VIII: Truffle

Truffle oil : truffles :: machine writing : writers

VIII: Truffle
A sliced truffle. Photo by amirali mirhashemian / Unsplash

Good morning. Today is octidi, the 28th of Frimaire, Year CCXXXI. We celebrate la truffe, a smelly and fun little guy who hides under the ground.

So, truffe also means the nose of an animal – typically a dog or a pig – specifically the front of the snout that is hairless around the nostrils, what is scientifically called the rhinarium. You'll encounter some people who say truffles, the fungus, are named after the nose, because it takes a dog's or pig's nose to find them. But it's the opposite! The word was originally applied to the fungus in Shakespearean times, and is derived from the Latin for "edible tuber" (so, basically, potato, which the French named "ground apple" because truffe was taken), and then applied to dog snouts because black dog snouts look like truffles, and it spread to other animals from there.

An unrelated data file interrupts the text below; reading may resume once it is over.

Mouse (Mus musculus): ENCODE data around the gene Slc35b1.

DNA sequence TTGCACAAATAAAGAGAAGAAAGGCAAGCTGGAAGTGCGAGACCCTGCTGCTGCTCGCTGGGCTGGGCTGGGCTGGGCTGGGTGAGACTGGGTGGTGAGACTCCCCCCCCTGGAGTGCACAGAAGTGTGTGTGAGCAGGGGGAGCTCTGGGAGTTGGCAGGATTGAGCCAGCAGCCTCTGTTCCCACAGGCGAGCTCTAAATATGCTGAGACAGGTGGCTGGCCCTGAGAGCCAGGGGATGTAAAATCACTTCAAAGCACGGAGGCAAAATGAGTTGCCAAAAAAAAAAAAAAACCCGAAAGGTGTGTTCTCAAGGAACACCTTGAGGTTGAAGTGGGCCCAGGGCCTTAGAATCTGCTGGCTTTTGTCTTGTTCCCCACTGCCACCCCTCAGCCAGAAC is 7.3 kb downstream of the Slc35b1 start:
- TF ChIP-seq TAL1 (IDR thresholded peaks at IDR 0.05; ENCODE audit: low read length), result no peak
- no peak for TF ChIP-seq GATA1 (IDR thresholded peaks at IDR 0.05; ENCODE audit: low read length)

A blog called Dynomight recently pondered what analogy would eventually best describe how artificial intelligence will change the nature of writing. Will machine writing be disruptive like mass production, irrelevant like chess robots, a low-end product like prefabricated housing, an entirely different medium like photography, or something else? It's a fascinating exercise that I recommend reading if you have a few more minutes this morning.

And it got me to thinking about it. My guess is that machine writers (also known as large language model machines, or LLMs) will be economically disruptive, but always considered a deceptive practice and an inferior product, and a market will continue to thrive for human writing. My analogy is that LLMs will be to writing as truffle oil is to truffles.

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